As uncertainty rocked the economy, advertisers are changing their Super Bowl strategies

Advertisers who are still debating whether to purchase a Super Bowl LVII commercial will need to wait until next season. Fox just announced that all spots have been sold by Fox for Sunday’s broadcast of the Philadelphia Eagles vs. the Kansas City Chiefs game.

The uncertain economic climate will mean that Big Game advertisers will see a significant shakeup this year.

Denise Ocasio (US investment lead at WPP media agency Mindshare) stated that “the players have changed from the what we’ve been used too over the past 50 years.”

Each year brings a new breed of advertisers. Last year’s Super Bowl was dominated last year by electric vehicles and crypto advertisers. This year, they’ve pulled out this due to the recent cryptocurrency crash and bankruptcy at FTX.

This year’s surprise is that some of the longest-running advertising brands have either pulled out or reduced their presence.

In the face of a decline in US car sales, automakers such as BMW and Nissan, Polestar, and Toyota confirmed that they are out.

“Every year, we evaluate this advertising opportunity in support of upcoming product launches and key Toyota moments. Toyota stated in a statement that this year’s timing was not right for their brand.

Anheuser-Busch, the brewing giant, will continue to advertise brands such as Bud Light and Michelob Ultra. However, it has ended its 33-year-old agreement with the NFL to be Super Bowl’s exclusive alcohol advertiser. This allows rivals like RemyMartin, Molson Coors and Diageo to take over. Ivan Menezes, CEO of Diageo, stated during January’s earnings call that Crown Royal would run its first Super Bowl commercial.

Anheuser-Busch’s decision is a sign that companies are finding it increasingly difficult to justify the high cost of running a Super Bowl advertisement. USA Today spoke with Daniel Blake, an executive at AB InBev. He said that the company had pulled out of its Super Bowl deal due to the increase in digital activations and regional ads by other spirits brands.

It’s a decision-making exercise that must be made quickly, and it can only be done during economic turmoil.

Mark DiMassimo founder of DiGo, stated that in order to get a Super Bowl spot, you must be aware of your intentions and start early.

Advertisers are often unable to predict the economic impact of the game’s February airing, as the time it takes to buy an advertisement is months before it airs. The average in-game commercial cost $6 million to $7million, and the actual production and digital activations surrounding it cost millions. According to one agency executive, bookings are usually made in May. He’s seen many Super Bowl ads and has purchased them for clients. According to a second agency executive who has worked on Super Bowl ads in the past, but not this year, shooting those ads typically takes place in December and January.

In six months, a lot can happen. Google planned a Super Bowl spot that would air while news that it laid 12,000 employees is still fresh.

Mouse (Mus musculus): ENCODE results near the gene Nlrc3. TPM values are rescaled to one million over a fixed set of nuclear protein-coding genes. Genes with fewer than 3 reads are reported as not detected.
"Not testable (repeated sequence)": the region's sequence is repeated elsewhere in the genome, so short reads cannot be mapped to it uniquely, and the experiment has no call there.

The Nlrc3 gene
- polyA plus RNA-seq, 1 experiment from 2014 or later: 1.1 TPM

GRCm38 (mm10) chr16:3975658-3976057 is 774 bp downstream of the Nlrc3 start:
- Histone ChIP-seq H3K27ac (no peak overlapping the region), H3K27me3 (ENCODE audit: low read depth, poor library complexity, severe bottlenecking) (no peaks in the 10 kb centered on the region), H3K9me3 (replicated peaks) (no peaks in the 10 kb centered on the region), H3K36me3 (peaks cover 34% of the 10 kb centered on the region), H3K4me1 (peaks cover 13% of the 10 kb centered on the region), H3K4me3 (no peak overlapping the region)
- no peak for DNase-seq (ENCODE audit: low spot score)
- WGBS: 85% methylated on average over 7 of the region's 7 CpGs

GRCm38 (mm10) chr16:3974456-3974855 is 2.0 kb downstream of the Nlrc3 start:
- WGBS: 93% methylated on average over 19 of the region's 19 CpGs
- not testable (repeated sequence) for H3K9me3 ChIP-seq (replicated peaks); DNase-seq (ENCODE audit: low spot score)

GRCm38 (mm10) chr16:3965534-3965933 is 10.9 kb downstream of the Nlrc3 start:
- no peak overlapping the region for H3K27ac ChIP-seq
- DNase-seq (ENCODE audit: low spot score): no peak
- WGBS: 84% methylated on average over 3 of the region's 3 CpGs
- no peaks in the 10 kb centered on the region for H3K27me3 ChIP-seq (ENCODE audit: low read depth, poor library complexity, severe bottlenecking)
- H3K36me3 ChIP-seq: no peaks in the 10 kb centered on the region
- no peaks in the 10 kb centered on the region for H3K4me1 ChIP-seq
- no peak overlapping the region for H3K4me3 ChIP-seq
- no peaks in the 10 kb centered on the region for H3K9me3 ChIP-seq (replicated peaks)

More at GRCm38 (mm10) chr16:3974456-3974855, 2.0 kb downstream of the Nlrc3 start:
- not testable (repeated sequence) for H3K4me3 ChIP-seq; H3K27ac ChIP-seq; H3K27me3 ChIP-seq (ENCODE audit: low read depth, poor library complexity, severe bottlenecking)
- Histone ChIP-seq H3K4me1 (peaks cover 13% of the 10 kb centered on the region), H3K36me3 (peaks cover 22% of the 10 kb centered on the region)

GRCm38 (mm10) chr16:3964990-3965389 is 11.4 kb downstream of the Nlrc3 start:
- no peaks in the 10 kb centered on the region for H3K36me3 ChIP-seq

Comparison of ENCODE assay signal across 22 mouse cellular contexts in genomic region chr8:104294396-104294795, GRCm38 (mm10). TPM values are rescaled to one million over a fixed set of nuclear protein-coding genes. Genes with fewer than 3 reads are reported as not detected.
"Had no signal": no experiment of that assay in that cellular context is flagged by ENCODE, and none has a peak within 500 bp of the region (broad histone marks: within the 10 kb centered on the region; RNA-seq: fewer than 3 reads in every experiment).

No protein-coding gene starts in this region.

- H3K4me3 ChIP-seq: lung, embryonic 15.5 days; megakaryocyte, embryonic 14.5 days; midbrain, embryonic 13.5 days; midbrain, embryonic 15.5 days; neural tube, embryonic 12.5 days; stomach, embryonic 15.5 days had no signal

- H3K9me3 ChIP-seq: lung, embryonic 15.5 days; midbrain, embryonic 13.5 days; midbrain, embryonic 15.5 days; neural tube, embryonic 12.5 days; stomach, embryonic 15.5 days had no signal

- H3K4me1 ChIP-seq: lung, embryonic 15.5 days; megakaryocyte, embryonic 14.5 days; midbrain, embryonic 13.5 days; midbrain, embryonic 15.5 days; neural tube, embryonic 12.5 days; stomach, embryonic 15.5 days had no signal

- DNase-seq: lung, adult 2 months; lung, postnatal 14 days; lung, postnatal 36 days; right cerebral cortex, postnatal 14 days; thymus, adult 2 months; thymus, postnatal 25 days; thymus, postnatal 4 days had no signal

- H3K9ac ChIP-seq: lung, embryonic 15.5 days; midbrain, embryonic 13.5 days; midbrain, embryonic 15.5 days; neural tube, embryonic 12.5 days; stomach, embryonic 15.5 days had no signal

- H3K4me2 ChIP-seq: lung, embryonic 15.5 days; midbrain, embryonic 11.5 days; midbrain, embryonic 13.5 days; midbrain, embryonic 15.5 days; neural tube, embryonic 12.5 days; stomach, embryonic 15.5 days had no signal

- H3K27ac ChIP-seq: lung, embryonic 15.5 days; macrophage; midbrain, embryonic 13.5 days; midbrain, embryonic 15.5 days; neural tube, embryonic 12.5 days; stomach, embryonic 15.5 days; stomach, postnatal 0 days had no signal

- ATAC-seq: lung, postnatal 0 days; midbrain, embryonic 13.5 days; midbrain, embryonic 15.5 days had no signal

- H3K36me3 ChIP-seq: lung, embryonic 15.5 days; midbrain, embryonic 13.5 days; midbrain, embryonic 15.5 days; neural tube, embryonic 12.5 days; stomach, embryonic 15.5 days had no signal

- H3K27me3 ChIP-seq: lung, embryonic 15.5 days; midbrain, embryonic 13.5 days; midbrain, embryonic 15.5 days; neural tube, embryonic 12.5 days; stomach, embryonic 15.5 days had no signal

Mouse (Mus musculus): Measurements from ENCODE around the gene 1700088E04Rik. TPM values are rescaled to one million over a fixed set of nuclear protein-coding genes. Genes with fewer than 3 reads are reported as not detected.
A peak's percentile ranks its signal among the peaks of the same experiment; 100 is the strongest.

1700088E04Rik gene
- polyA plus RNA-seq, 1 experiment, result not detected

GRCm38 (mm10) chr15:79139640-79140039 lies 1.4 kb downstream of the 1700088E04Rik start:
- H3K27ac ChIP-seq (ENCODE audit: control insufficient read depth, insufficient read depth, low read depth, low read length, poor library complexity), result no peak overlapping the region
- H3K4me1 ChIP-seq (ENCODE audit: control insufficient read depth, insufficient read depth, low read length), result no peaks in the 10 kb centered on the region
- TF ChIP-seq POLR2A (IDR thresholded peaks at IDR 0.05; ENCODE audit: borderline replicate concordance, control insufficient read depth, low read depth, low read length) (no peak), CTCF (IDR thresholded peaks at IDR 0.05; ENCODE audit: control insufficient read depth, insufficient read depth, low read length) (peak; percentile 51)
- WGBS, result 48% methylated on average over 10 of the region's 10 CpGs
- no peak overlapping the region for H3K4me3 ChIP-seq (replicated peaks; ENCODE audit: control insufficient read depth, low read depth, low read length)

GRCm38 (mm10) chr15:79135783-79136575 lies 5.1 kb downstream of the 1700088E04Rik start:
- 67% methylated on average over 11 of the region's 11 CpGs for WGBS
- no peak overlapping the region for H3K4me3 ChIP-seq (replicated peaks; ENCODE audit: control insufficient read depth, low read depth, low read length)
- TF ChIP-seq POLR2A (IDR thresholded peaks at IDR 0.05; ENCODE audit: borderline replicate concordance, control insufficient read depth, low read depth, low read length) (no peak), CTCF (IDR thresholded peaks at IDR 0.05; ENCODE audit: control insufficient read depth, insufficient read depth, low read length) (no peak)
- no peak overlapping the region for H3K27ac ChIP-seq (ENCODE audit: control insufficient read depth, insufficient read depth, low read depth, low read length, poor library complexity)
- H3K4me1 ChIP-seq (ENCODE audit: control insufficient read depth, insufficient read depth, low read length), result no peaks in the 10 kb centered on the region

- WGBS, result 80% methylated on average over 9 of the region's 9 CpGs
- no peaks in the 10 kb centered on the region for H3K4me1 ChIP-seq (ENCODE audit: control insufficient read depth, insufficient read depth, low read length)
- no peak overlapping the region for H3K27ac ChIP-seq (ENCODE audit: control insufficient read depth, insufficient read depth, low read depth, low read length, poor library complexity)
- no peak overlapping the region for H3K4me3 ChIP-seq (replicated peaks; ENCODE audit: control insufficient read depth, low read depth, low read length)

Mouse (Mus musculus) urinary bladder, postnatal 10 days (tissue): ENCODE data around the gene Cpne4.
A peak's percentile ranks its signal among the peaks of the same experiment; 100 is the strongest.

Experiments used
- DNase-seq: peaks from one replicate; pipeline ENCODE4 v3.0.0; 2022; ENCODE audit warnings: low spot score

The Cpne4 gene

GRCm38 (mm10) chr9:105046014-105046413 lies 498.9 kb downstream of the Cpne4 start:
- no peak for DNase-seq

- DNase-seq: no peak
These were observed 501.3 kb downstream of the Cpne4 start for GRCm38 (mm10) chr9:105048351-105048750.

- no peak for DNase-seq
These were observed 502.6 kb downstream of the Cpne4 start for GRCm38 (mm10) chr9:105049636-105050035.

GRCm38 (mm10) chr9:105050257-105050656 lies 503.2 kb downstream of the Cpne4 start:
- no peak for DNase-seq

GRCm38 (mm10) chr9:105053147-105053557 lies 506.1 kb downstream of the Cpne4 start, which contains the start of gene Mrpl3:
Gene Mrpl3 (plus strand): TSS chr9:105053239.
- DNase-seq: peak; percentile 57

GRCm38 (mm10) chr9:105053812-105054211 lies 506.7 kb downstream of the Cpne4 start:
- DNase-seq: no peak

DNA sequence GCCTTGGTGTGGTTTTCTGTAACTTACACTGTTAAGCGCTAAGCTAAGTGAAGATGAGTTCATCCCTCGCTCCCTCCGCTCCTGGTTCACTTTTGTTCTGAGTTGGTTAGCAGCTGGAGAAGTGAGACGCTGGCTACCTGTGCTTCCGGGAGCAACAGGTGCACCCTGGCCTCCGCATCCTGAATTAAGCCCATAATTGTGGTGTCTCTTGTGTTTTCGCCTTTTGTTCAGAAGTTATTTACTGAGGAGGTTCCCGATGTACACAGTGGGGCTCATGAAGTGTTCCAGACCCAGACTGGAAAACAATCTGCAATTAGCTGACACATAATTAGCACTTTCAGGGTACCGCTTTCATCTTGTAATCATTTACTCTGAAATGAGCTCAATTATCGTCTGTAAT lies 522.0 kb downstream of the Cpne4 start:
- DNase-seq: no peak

This second executive stated, “Over the past couple of years, we’ve realized that it’s quite difficult for us to see into the future.” “You first commit media money, then production money. Before Christmas everyone could see these winds of change coming,” he said.

Margaret Johnson, chief creative officer, and partner at Goodby Silverstein & Partner has created Super Bowl ads for Doritos and Pepsi as well as regional ads for Sam Adams. According to Johnson, advertisers will be relying on tried-and-true messaging from the past this year.

Pringles’ commercial shows people sticking their fingers in the cans of chips. This is a message Pringles has used for years to promote its packaging.

She said that there is not much risk taking — people are returning to territories they have been in before. It’s something they have done before, and it’s proven to be a good investment.

E-Trade’s CMO Andrea Zaretsky of Morgan Stanley Wealth Management, said that the brand will run its 19th Super Bowl commercial this year. The ad will feature the E-Trade baby for the tenth consecutive time. E-Trade’s ad focuses on how to save money for weddings, an industry that she believes saw a boom after the pandemic.

She said, “We felt it was a good moment to focus on that theme.”

Brands could be at greater risk if they don’t take advantage of the unique branding opportunities that the Super Bowl offers, even in bad economic times. Mindshare’s Ocasio stated that no other broadcast can reach the same audience as the Super Bowl, which is significant considering how fragmented the viewing market is.

Jason DeLand, founder partner of Anomaly, said that “I don’t believe the data suggests one would cut back at this point: It would be a strategic advantage.” He also spoke out about the Super Bowl ads for Bud Light, Crown Royal and Dunkin’.

One source from an ad agency believes there may be a slowdown in the buying of ads for next year’s Super Bowl. This broadcast will be carried by CBS. Super Bowl ad slot sales were strong for both Fox and NBC this year.

According to Mark Evans, head of Fox Sports advertising sales, Fox sold 95% of its inventory before the NFL season began in September. However, the company didn’t sell all of their inventory until the week of February 23. A few business types, such as crypto, had to withdraw from their purchases, which left Fox with more inventory.

Evans stated that “as October’s economic climate changed, the enthusiasm to spend $7million dollars for 30-seconds decreased a little.”

According to an ad agency source, advertisers may delay making a decision to buy from CBS in May.

This person stated, “I believe it will be very different” It’s going to hard because of the economy.

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